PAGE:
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Queer Fictions of Race
By now a considerable body of work within literary studies and across disciplines has acknowledged the necessity of "intersectional" approaches for analyses of identity formation and representation. Rather than isolating particular axes of difference from one another, such approaches consider the constitutive role of discourses of sexuality, gender, and class in the production of race and racialization, for instance, and vice versa. Moving across and disrupting the stability of identity categories, queer theory has been enormously significant in drawing upon, conceiving, and transforming such intersectional methods. Although one familiar genealogy of queer studies locates its origins in the urgent need for a theory of sexuality (as distinct from theories of gender), in fact the most ambitious work in the field has critiqued any attempt to give priority to sexuality over other categories of identity. 1 Anchoring queer approaches exclusively or primarily to sexual orientation does not do justice to the potential reach of queer critique, which would destabilize the ground upon which any particular claim to identity can be made. Nor does such anchoring do justice to the ways in which queer critique and cultural production owe a debt to early intersectional approaches such as black feminist theory. Indeed, as distinguished from a formation such as lesbian and gay studies, queer theory potentially dislodges "the status of sexual orientation itself as the authentic and centrally governing [End Page 787] category of queer practice, thus freeing up queer theory as a way of reconceiving not just the sexual, but the social in general" (Harper et al. 1). The potential of queer theory has yet to be realized, however, and the field is still at the early stages of recognizing the urgency and full significance of placing questions of race and racialization at the center of our political and theoretical commitments.
If, to be viable, queer theory must be thoroughly informed by and linked to theories of race and ethnicity, fields organized around racial and ethnic identities (such as—especially in the United States—Asian-American Studies, Latino Studies, African-American/Black Studies, Native-American Studies, as well as less institutionalized formulations including so-called whiteness studies) also have much to gain from queer approaches. While the necessity for intersectional approaches is widely acknowledged, the intellectual, political, and institutional frameworks that we have inherited (and sometimes unwittingly reproduced) often put considerable pressure on maintaining boundaries between such axes of difference rather than exposing their imbrication. In fields organized around racial or ethnic identities, there has been a tendency to subordinate questions of sexuality and gender rather than seeing them as part of the historical processes by which those identities have been produced.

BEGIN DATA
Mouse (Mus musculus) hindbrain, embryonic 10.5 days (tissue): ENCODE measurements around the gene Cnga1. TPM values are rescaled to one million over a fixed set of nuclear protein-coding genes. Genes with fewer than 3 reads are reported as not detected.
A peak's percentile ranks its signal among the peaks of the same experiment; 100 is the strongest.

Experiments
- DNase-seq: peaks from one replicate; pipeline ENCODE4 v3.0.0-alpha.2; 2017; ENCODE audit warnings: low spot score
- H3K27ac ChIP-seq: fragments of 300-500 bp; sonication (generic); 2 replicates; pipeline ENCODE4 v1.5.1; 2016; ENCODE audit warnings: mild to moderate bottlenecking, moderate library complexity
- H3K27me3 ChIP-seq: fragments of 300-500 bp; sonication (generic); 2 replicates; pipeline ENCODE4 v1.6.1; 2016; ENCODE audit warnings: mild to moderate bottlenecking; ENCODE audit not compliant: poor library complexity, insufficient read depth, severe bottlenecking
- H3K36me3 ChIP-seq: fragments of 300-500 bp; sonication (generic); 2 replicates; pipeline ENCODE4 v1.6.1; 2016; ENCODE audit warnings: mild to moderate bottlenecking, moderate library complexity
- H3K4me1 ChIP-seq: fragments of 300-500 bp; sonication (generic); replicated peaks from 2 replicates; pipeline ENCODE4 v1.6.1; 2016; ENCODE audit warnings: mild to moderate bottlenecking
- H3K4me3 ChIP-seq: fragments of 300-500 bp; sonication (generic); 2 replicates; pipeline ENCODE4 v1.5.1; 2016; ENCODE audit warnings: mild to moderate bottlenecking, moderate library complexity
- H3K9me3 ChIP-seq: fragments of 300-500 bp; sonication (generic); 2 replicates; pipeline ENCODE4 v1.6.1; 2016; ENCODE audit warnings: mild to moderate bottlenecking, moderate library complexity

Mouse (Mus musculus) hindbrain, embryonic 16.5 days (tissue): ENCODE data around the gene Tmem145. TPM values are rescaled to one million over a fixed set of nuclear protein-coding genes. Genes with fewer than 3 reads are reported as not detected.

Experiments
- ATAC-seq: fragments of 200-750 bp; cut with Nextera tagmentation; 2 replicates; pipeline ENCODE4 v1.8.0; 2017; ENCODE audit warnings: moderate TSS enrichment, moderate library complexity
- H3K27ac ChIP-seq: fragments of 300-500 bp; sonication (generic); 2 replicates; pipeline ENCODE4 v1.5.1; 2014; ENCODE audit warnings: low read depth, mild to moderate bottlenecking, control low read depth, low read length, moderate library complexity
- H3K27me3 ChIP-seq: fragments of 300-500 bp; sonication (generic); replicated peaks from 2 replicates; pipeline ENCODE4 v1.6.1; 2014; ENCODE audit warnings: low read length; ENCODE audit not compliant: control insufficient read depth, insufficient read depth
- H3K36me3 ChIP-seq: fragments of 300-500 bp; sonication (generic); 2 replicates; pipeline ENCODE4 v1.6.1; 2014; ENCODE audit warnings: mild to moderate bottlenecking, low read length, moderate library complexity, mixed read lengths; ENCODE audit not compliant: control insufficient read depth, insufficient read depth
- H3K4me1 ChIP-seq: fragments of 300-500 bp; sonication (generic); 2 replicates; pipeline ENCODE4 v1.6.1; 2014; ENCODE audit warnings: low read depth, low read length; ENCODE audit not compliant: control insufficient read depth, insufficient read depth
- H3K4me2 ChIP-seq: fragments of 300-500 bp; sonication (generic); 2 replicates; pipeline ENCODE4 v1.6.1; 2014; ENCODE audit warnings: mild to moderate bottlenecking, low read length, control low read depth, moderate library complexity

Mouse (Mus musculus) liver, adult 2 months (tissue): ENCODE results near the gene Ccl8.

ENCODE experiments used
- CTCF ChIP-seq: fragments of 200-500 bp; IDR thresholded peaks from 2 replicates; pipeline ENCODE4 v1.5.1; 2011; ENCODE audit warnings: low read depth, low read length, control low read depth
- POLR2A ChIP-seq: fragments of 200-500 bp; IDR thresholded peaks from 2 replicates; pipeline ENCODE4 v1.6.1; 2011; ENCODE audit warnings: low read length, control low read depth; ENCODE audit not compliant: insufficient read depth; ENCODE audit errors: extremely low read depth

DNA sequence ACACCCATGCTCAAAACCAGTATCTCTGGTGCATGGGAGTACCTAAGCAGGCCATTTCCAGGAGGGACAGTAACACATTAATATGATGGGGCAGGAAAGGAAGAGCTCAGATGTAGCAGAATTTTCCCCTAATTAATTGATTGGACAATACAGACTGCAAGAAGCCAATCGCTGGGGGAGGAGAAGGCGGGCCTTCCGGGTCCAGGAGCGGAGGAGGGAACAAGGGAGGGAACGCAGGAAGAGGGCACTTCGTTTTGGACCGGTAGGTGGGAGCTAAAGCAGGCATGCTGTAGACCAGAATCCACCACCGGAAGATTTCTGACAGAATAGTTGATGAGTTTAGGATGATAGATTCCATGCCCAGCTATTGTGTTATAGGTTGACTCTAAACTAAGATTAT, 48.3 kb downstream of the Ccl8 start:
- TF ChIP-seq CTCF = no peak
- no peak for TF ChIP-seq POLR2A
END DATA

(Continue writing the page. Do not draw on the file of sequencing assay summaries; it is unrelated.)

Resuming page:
The stakes of intersectional approaches are thus potentially transformative theoretically, institutionally, and otherwise. As Dwight McBride has noted, "The point is not just one of intersection—as we have thought of it for so long—it is one of reconstitution" (377). Reconstituting these fields is already promisingly underway, and recent years have witnessed a strong and steady current of books, conferences, and journal issues that have gathered and pushed forward these efforts. 2 As part of that ongoing project, this special issue was first developed in spring 2001 with the realization that a number of essays that had been selected for publication in the regular review process for MFS formed a cluster with shared concerns and theoretical investments, indebted to the insights of both queer theory and critical approaches to race and ethnicity. Building on those initial essays, we issued a call for papers that resulted in an overwhelming response. The essays collected here demonstrate the varied and often surprising questions and models that can be generated when we begin from the assumption that race and sexuality are mutually constitutive categories of analysis. [End Page 788]
Kate Baldwin and Michael Maiwald, for example, each explore how different writers associated with the Harlem Renaissance drew upon critiques of capitalism in order to explore alternative models of masculinity and to expose the ways in which racial dominance is secured through...